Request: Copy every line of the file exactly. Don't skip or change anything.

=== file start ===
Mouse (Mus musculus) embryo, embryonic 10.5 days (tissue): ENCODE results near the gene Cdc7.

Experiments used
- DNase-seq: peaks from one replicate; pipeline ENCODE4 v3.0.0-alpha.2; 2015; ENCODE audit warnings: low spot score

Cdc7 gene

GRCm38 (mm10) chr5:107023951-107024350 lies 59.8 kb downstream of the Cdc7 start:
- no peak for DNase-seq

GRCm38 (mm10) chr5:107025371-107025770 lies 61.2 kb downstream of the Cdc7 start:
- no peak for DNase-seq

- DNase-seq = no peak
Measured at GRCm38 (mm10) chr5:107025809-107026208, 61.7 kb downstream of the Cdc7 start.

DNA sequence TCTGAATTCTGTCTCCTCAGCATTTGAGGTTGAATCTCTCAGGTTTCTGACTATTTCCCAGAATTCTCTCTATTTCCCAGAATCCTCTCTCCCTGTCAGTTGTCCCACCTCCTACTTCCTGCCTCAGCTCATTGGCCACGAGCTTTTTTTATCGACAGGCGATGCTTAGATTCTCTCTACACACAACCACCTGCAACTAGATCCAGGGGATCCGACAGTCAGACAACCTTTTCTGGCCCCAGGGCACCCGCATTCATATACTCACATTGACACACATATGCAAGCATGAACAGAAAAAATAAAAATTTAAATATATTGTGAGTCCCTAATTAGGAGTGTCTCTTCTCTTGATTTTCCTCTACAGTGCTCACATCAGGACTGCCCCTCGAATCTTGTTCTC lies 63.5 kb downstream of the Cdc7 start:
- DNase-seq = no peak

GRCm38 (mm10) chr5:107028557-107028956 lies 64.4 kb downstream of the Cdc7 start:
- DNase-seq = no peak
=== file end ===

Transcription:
Mouse (Mus musculus) embryo, embryonic 10.5 days (tissue): ENCODE results near the gene Cdc7.

Experiments used
- DNase-seq: peaks from one replicate; pipeline ENCODE4 v3.0.0-alpha.2; 2015; ENCODE audit warnings: low spot score

Cdc7 gene

GRCm38 (mm10) chr5:107023951-107024350 lies 59.8 kb downstream of the Cdc7 start:
- no peak for DNase-seq

GRCm38 (mm10) chr5:107025371-107025770 lies 61.2 kb downstream of the Cdc7 start:
- no peak for DNase-seq

- DNase-seq = no peak
Measured at GRCm38 (mm10) chr5:107025809-107026208, 61.7 kb downstream of the Cdc7 start.

DNA sequence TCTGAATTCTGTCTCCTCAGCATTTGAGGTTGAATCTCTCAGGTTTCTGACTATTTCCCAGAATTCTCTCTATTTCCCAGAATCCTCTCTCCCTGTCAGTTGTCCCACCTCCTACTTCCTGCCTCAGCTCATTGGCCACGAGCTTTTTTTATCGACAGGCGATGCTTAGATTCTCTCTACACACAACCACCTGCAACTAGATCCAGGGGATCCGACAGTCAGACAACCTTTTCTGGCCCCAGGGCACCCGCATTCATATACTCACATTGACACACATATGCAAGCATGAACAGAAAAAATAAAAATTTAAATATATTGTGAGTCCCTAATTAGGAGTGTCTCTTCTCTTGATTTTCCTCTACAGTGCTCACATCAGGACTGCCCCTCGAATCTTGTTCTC lies 63.5 kb downstream of the Cdc7 start:
- DNase-seq = no peak

GRCm38 (mm10) chr5:107028557-107028956 lies 64.4 kb downstream of the Cdc7 start:
- DNase-seq = no peak